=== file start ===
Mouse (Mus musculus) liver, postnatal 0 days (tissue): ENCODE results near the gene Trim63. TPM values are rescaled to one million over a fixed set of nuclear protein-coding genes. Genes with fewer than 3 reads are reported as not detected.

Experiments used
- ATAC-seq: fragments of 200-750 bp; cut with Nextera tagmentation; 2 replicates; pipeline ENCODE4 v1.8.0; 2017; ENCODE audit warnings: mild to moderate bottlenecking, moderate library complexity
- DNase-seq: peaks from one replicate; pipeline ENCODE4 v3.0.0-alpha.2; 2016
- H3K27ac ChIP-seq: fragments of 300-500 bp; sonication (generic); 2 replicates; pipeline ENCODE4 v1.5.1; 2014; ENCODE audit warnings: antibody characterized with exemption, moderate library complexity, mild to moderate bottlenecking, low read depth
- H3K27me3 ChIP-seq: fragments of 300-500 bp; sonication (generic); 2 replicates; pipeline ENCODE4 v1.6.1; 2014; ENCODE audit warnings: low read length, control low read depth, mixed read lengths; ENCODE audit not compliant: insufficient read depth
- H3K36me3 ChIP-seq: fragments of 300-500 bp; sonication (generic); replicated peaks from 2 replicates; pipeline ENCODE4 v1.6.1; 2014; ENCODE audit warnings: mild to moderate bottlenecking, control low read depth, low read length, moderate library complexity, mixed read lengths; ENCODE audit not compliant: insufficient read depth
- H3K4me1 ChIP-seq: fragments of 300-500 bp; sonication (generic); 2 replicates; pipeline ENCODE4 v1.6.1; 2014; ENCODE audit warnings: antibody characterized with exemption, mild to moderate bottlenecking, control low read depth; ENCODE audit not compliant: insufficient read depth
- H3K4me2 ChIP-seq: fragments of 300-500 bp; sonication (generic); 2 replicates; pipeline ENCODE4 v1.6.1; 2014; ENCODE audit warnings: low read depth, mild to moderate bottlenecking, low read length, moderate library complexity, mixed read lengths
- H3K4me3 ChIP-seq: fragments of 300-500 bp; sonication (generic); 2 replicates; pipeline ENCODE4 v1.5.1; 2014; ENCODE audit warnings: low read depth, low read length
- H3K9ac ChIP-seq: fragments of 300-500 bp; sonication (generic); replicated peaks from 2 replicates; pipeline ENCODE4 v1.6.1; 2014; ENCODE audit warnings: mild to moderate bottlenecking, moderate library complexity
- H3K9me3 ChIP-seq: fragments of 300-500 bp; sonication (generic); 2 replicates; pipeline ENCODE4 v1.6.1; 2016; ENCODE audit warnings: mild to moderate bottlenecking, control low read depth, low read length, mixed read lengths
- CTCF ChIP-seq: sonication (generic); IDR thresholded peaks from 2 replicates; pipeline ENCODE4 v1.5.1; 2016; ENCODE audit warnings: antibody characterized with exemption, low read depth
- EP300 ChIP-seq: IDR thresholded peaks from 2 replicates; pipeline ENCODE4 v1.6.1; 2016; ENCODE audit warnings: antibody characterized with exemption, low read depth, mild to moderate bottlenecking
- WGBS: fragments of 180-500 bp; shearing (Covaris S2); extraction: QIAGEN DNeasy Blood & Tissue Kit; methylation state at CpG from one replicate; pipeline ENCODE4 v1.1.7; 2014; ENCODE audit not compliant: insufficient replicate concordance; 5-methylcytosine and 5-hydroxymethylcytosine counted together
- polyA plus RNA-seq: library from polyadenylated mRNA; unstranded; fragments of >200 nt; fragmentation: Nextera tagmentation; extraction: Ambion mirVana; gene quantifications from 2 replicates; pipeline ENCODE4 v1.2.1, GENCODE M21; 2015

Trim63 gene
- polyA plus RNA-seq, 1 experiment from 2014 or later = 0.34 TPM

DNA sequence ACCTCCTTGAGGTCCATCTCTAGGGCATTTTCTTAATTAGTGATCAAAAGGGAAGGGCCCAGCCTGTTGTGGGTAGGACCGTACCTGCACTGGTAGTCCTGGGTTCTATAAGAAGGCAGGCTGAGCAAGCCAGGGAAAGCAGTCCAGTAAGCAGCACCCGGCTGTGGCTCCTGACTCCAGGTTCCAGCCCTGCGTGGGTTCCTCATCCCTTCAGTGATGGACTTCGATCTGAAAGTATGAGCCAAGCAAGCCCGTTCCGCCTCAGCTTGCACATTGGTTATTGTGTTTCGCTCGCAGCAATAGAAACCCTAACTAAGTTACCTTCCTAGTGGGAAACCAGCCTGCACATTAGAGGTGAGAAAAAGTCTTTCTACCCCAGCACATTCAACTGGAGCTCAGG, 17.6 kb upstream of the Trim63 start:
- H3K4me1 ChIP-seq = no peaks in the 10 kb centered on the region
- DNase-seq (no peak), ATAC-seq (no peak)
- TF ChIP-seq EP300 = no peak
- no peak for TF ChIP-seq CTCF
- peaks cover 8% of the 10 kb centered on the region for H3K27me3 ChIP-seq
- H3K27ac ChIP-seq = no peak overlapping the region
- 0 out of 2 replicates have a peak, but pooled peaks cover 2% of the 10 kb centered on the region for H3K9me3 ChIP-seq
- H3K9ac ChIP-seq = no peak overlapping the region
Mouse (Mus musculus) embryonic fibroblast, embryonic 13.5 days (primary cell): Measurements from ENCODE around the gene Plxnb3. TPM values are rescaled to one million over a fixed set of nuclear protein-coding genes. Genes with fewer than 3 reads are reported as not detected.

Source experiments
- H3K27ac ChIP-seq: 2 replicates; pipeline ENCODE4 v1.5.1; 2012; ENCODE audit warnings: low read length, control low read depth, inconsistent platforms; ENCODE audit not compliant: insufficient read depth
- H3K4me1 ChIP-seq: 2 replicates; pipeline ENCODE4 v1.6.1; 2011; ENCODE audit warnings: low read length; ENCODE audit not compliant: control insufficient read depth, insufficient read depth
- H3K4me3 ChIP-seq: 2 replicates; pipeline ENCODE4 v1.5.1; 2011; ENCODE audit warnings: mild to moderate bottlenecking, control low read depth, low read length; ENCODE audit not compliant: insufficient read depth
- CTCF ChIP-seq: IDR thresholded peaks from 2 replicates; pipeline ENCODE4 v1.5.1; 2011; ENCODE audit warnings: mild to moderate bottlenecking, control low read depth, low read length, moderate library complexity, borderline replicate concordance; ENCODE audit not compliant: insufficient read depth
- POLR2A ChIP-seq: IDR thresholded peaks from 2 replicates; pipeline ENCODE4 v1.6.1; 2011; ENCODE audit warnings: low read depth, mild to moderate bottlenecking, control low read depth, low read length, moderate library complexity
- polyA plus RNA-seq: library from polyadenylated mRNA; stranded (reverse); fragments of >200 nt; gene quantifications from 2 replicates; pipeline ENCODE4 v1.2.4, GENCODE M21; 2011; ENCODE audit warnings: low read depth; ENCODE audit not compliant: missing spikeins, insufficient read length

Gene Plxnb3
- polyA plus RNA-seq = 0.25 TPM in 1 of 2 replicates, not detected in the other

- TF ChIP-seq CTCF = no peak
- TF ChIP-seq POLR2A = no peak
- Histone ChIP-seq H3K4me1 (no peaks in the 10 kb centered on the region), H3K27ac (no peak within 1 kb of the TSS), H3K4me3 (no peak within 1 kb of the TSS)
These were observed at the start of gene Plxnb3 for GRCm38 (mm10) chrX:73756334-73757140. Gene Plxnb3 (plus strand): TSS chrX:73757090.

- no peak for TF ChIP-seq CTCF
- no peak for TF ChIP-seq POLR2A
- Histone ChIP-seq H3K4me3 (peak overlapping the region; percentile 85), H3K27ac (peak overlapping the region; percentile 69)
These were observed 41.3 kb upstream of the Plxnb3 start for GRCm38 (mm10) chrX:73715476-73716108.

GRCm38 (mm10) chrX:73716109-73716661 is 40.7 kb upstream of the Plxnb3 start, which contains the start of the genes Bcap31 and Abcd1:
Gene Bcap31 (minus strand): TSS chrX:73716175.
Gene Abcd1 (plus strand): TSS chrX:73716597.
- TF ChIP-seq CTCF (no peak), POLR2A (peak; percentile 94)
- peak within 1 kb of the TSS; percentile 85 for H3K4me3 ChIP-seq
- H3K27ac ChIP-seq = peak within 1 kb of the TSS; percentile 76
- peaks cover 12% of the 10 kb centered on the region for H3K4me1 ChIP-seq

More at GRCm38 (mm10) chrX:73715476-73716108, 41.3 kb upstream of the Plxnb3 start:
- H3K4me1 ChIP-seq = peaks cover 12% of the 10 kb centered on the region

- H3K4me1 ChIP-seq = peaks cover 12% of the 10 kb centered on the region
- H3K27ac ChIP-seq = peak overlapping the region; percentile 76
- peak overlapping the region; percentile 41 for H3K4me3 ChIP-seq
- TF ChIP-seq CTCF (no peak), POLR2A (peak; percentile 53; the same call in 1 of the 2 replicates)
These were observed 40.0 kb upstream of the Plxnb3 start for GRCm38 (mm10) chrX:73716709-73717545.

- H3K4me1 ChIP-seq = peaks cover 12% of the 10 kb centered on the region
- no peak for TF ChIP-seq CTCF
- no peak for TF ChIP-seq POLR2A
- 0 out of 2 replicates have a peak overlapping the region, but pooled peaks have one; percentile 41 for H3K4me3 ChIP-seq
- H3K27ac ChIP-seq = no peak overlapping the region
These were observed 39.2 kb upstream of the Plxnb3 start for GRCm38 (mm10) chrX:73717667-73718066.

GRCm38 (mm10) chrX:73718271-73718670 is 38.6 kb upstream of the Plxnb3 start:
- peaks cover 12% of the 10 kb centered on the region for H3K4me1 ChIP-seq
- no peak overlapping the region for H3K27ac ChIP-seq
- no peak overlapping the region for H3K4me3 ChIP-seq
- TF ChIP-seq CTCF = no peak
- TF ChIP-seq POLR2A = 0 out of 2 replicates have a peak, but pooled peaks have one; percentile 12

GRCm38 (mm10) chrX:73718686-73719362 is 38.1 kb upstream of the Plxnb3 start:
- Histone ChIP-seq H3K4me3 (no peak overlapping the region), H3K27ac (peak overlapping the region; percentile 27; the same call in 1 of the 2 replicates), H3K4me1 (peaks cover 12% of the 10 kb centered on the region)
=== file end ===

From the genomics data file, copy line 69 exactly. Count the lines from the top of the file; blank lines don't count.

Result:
- no peak overlapping the region for H3K4me3 ChIP-seq